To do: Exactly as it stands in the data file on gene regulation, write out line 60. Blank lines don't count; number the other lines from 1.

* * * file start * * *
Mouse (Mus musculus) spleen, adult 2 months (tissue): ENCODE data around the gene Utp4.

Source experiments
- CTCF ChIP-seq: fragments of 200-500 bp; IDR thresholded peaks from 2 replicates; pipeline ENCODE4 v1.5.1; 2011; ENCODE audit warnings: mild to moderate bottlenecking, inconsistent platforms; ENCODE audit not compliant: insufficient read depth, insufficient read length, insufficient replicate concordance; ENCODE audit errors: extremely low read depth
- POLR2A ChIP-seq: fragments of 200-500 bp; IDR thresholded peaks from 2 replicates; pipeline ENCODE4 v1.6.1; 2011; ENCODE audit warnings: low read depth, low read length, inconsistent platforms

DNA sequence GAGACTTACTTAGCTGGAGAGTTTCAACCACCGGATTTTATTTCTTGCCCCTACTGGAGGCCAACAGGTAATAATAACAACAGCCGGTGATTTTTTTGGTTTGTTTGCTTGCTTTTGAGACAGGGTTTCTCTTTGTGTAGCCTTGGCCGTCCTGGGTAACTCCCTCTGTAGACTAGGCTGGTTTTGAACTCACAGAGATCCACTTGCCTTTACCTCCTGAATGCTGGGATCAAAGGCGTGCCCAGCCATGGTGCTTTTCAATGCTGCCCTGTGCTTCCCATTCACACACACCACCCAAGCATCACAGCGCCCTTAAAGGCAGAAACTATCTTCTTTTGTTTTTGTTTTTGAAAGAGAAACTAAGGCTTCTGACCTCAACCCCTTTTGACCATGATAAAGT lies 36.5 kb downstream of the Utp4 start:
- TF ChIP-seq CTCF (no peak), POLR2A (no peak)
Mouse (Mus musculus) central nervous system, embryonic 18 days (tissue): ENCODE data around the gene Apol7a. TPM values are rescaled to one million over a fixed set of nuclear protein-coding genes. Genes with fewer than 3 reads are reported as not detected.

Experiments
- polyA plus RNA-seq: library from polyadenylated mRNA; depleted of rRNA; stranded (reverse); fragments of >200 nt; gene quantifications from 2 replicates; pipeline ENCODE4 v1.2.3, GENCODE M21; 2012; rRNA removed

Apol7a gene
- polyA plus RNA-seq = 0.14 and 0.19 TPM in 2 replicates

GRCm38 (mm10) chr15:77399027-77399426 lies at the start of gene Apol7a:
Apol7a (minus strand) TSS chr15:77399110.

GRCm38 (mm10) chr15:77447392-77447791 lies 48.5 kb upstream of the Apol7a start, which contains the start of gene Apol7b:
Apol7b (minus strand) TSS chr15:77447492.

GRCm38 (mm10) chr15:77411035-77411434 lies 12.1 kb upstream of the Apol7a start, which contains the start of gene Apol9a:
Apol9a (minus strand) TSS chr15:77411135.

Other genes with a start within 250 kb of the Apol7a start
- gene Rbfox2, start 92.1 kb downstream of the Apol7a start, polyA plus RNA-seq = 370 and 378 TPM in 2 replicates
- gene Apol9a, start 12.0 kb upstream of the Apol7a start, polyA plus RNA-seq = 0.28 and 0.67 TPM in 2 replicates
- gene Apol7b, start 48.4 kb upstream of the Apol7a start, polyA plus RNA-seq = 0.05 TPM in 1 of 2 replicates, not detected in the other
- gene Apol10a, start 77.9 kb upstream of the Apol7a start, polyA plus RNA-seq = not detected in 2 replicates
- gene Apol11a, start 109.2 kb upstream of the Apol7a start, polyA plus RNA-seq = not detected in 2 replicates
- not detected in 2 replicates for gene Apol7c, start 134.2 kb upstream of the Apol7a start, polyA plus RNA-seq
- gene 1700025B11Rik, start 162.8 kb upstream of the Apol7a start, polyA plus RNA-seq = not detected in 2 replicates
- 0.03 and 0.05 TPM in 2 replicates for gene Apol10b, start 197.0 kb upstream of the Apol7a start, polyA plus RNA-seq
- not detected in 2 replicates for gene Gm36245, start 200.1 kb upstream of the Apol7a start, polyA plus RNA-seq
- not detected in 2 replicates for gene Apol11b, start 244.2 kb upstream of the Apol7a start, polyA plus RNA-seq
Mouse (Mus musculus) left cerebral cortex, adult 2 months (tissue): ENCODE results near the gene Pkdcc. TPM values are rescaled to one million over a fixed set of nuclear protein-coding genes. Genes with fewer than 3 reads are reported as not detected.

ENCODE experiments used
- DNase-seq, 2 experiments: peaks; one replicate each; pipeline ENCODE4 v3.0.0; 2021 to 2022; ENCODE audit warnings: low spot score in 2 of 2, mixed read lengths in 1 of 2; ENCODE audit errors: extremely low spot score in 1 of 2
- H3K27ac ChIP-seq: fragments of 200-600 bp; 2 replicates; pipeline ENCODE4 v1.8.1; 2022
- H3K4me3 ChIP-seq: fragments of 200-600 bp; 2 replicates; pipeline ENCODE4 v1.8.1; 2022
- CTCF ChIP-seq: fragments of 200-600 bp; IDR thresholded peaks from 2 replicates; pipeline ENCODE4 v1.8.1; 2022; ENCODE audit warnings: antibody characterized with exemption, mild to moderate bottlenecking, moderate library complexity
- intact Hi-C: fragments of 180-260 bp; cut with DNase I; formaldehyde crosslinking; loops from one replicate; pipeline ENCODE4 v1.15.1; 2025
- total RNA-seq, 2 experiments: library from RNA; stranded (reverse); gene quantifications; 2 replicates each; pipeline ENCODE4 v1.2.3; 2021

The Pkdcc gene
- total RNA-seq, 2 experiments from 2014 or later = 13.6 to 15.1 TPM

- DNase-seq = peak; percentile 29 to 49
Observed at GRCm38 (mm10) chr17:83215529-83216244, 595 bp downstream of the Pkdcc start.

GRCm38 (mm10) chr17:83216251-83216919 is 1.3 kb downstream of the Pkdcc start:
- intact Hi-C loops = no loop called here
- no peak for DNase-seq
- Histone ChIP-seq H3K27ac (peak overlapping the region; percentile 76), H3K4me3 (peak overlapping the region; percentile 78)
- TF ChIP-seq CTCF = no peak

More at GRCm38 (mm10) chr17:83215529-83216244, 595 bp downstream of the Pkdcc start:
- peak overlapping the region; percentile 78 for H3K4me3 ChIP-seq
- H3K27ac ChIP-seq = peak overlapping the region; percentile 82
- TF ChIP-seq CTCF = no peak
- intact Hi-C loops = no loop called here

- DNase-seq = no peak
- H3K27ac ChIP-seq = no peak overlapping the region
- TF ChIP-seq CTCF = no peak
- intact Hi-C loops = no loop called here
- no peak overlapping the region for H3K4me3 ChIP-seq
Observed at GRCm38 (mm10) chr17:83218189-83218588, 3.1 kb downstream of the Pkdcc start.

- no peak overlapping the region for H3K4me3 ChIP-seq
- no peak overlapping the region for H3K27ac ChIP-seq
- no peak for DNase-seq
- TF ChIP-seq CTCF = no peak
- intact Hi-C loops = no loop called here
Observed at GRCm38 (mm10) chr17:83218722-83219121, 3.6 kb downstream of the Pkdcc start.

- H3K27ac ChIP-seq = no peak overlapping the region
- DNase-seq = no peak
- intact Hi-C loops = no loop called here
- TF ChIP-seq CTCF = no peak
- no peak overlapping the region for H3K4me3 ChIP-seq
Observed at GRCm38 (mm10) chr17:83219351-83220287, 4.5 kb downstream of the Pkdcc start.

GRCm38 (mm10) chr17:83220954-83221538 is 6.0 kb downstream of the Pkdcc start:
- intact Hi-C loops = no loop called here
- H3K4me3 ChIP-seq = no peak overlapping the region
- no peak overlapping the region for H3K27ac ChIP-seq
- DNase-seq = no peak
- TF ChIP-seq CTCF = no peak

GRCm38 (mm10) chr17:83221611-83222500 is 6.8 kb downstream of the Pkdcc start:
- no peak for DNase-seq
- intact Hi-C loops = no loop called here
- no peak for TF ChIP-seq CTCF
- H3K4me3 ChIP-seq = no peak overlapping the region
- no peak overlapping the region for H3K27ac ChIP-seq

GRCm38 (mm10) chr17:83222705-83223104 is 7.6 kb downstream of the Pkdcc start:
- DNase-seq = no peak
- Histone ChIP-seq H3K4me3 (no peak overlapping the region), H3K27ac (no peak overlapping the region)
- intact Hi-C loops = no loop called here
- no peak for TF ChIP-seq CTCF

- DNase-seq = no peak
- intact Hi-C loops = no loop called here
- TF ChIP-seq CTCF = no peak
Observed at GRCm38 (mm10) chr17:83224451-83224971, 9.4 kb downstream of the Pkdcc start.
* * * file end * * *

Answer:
- TF ChIP-seq CTCF = no peak